Remember the robotic Transformer shown off by Brave Robotics at last year's Tokyo Maker Faire? It seems the toy caught the eye of official Transformers toy maker Tomy, which is now working with Brave Robotics to create a commercial line, according to Italian hobby news Web site Hobby Media.
When Apple turns over part of its oh-so-important Worldwide Developers Conference keynote address to an unknown startup, you can be sure Tim Cook and Co. think they're dealing with some very cool technology.
That was very much the case with Anki, which was handpicked for a coveted slot as the poster child for what unknown developers can do with iOS. During its time onstage, Anki showed off what at first appears to be a simple toy car racing game, but what in reality might be the most advanced intersection of consumer-grade artificial intelligence and robotics ever.… Read more
Animals can do amazing things, and their behaviors and physical properties have inspired some groundbreaking tech. But what if we could do more with what animals make? Spider silk, for instance, has a tensile strength similar to that of alloyed steel -- and some fascinating potential uses.
But the silkworm is by far one of the most productive animals we rely upon. The silk it produces is strong, lightweight, soft, and beautiful -- and perhaps there are ways to use the creatures in new ways.
To explore the potential relationship between digital and biological fabrication, MIT Media Lab's Mediated Matter research group has created the Silk Pavilion -- a 12-foot-diameter dome that's a collaboration between human designers, machines, and grubs. … Read more
iRobot wants to help you stay away from work meetings, a sentiment we can all applaud.
Developed with Cisco's TelePresence technology, the autonomously navigating machine is like a large, rolling webcam that lets remote users take part in "meetings and presentations where movement and location spontaneity are important." … Read more
It's only a matter of time, really. Google Glass, Epson's Movierio, the Oculus Rift, and similar technologies are at the cutting edge of wearable technologies. Sci-fi has certainly given us a glimpse at the potential future: internal links to the Internet, augmented eyesight and hearing, perhaps even full cybernetic bodies to house our minds.
We'll have the technology, we will build it. The question is, presuming it's safe, would you embed yourself with technology?… Read more
How close are we getting to actual brain control? It's starting to seem like it's not far off. On the sillier end of the spectrum, we've seen robotic ears and tails that respond to brainwaves, and more recently we've seen a brain interface for designing printable objects, a mind-controlled exoskeleton, and even mind-to-mind communication.
A team of researchers at the University of Minnesota has just added another exciting new technology to the list: a quadcopter that can perform feats of aerial agility, controlled entirely by the pilot's thoughts. … Read more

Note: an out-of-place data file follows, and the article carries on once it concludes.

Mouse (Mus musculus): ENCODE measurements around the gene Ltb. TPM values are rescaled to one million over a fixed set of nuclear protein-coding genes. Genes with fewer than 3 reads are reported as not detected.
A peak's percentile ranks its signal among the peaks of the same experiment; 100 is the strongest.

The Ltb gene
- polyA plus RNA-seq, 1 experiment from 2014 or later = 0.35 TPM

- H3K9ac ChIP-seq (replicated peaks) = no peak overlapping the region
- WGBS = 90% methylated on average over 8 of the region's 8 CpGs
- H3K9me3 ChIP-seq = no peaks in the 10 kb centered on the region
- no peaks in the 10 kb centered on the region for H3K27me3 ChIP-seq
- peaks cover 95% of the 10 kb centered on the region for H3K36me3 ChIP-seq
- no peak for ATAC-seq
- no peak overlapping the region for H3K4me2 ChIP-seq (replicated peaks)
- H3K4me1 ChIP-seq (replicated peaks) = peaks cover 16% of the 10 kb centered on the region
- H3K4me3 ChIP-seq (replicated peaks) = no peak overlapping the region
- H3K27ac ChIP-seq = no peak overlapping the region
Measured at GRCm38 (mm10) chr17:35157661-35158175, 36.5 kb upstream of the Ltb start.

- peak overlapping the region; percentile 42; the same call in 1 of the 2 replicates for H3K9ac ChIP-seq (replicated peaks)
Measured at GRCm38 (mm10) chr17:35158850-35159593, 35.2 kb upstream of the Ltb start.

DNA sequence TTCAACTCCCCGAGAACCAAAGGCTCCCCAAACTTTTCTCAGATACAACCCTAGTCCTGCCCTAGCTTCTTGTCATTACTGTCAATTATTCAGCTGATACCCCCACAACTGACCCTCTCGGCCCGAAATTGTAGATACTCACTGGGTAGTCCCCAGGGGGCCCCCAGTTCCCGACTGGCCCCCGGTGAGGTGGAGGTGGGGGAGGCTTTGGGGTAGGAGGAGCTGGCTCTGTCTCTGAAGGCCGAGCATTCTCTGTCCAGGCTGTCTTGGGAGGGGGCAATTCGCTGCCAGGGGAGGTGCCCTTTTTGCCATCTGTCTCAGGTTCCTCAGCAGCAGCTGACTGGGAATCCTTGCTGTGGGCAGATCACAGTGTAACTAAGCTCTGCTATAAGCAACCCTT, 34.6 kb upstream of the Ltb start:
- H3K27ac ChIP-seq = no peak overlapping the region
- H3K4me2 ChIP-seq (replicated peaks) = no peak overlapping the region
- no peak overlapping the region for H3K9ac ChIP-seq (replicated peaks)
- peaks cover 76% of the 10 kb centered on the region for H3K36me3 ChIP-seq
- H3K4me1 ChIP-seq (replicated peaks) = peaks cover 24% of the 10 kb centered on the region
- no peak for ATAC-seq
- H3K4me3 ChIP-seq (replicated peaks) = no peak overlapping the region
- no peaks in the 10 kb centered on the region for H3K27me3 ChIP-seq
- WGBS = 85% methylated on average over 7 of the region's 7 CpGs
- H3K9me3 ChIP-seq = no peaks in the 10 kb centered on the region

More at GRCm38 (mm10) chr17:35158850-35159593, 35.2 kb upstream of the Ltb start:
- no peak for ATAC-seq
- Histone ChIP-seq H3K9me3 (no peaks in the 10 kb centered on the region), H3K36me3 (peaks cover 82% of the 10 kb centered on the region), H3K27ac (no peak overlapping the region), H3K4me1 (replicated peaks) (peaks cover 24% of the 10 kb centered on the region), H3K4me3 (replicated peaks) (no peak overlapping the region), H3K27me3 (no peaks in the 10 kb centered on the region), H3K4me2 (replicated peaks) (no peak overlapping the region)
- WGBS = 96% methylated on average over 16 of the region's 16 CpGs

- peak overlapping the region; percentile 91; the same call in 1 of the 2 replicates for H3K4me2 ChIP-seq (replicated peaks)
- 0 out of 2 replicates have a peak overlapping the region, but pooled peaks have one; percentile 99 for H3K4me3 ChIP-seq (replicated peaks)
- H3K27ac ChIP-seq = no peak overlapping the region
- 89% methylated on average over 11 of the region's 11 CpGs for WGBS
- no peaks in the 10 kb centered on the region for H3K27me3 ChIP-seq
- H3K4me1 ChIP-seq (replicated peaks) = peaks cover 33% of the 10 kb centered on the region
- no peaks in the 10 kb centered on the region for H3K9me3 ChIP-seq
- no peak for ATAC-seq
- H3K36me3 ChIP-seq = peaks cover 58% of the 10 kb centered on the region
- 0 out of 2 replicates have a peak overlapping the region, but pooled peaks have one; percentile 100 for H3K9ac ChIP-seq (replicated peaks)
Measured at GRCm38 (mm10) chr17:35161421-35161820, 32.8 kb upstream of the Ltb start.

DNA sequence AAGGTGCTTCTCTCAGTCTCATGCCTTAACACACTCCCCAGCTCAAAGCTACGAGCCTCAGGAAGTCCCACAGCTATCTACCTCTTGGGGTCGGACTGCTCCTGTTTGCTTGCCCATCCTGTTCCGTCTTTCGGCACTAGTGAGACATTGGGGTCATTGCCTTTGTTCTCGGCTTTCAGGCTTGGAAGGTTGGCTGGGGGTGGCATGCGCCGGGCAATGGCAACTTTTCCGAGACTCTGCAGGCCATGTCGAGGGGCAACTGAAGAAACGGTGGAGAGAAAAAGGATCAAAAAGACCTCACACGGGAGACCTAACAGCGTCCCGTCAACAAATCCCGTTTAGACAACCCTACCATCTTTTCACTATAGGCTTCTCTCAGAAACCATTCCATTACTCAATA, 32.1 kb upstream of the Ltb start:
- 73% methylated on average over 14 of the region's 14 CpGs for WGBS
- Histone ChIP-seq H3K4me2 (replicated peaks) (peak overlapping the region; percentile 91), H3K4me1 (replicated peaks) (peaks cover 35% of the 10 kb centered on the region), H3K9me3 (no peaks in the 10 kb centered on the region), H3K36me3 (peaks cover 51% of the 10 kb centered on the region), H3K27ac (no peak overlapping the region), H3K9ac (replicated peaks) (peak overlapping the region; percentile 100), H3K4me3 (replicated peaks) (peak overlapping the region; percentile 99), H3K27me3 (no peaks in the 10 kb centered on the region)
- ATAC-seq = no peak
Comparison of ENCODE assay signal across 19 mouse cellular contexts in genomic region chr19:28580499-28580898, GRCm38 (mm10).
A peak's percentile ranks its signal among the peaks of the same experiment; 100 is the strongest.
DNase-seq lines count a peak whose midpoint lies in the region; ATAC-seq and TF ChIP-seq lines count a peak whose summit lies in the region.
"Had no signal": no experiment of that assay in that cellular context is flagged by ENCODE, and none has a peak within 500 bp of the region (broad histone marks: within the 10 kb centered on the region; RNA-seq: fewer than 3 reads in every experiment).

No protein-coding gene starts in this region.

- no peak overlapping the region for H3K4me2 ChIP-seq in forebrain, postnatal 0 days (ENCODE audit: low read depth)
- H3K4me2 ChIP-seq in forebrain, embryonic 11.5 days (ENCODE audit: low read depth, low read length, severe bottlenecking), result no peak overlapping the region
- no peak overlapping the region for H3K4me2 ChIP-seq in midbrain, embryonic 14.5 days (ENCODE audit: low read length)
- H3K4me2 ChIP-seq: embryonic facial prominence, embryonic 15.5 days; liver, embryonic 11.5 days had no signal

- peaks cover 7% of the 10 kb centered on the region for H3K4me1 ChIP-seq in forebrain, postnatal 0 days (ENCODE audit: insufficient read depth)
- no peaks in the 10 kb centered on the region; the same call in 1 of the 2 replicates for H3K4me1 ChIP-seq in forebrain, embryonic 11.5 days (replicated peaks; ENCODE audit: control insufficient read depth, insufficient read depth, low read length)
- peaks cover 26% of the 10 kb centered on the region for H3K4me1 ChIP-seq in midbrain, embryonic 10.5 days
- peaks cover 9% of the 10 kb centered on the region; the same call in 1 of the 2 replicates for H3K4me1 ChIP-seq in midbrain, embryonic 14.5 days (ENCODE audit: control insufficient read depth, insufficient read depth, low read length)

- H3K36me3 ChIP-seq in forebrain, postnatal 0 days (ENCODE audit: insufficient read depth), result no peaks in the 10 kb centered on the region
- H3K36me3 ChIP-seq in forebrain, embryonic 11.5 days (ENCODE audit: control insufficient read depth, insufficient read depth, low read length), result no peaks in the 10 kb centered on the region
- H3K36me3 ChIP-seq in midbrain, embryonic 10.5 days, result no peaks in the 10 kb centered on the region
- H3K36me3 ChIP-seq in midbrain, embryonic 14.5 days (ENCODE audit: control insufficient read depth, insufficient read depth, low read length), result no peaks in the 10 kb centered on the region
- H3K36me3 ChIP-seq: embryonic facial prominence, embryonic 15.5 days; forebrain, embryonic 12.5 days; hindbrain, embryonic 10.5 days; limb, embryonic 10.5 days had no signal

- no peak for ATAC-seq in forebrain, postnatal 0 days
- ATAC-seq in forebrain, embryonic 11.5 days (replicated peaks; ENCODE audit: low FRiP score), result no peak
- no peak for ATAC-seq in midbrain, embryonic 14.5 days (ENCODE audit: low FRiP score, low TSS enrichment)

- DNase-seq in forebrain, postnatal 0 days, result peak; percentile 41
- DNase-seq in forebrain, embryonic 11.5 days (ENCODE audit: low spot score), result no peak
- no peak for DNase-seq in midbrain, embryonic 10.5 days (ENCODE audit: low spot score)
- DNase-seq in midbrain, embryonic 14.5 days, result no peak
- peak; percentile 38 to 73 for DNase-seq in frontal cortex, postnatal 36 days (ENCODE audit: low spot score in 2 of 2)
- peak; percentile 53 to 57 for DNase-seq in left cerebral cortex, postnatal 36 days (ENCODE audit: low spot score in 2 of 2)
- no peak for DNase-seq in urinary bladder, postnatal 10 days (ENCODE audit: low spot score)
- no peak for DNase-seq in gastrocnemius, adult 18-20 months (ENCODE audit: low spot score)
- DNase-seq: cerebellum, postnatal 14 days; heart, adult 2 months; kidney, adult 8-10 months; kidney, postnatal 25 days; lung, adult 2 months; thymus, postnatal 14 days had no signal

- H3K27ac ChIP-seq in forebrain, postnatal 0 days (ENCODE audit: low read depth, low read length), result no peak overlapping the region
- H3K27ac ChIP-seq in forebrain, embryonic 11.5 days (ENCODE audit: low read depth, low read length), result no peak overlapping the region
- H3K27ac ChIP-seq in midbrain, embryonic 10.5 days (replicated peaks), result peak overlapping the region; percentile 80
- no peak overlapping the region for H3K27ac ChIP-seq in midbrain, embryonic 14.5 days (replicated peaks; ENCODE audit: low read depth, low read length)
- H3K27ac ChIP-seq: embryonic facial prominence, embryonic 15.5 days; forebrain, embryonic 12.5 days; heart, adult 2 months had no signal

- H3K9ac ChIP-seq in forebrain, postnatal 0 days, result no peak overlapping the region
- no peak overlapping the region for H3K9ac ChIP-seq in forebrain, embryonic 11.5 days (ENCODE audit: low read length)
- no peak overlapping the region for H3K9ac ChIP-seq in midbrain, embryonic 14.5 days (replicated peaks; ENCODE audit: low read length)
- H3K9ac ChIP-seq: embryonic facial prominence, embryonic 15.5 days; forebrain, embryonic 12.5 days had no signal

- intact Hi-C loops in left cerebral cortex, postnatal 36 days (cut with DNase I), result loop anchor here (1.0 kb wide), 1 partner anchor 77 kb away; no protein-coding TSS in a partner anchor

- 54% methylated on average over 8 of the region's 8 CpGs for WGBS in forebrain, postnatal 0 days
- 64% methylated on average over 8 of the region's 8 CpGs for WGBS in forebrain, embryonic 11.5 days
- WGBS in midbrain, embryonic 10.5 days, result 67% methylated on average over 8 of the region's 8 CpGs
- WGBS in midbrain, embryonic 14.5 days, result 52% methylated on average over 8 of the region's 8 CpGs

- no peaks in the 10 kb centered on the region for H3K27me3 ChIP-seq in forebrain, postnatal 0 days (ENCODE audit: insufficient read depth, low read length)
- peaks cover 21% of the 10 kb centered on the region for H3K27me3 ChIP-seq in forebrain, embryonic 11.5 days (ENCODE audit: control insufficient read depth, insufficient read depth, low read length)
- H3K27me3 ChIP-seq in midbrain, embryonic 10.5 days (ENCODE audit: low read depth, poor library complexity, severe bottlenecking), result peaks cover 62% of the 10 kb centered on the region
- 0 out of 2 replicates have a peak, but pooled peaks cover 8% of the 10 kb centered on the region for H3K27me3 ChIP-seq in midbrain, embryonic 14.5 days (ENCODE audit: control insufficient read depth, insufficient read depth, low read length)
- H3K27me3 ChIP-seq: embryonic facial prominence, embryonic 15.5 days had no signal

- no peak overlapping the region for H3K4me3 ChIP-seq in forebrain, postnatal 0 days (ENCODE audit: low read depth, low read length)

People who have lost fingers can try to get robotic hands that cost tens of thousands of dollars. Or they can try to 3D-print their own hand.
That's what Richard van As did after a woodworking accident in 2011 cost him four fingers. The South African carpenter decided to build his own fingers from hardware store parts but eventually turned to 3D printing.
Using a MakerBot Replicator 2 printer, he collaborated with Ivan Owen to create a prosthetic finger after much trial and error. They've since printed hands for four South African children who lack fingers. … Read more
When you think of killer robots, you probably imagine Arnold Schwarzenegger running around in a leather jacket and sunglasses, or even ED-209 from "Robocop" causing all kinds of damage. Those sorts of mechanical menaces from film are turning out to be the subject of some real concern in the actual world.
A month ago, Human Rights Watch launched a campaign aimed at stopping killer robots. "Urgent action is needed to preemptively ban lethal robot weapons that would be able to select and attack targets without any human intervention," the organization said in a release.
Now, Christof … Read more
Be afraid. Be very afraid of these three letters: LAR.
Lethal autonomous robots is what Christof Heyns, United Nations special rapporteur on extrajudicial, summary, or arbitrary executions, wants you to think about. He wants a global ban on the development of machines that can target people and kill them without supervision.
"The possible introduction of LARs raises far-reaching concerns about the protection of life during war and peace," Heyns said Thursday during the presentation of his latest report to the U.N. Human Rights Council. "If this is done, machines and not humans will take the decision on who is alive or dies." … Read more
Planetary Resources, a pioneer in asteroid mining, announced today that it is planning to launch the world's first publicly accessible space telescope.
The company, led by X Prize Foundation Chairman Peter Diamandis, said in April, 2012, that it planned to prospect and mine asteroids. But today the company expanded on that mission, saying that it is engaging "in another passion of our team: to make space exploration accessible to everyone." … Read more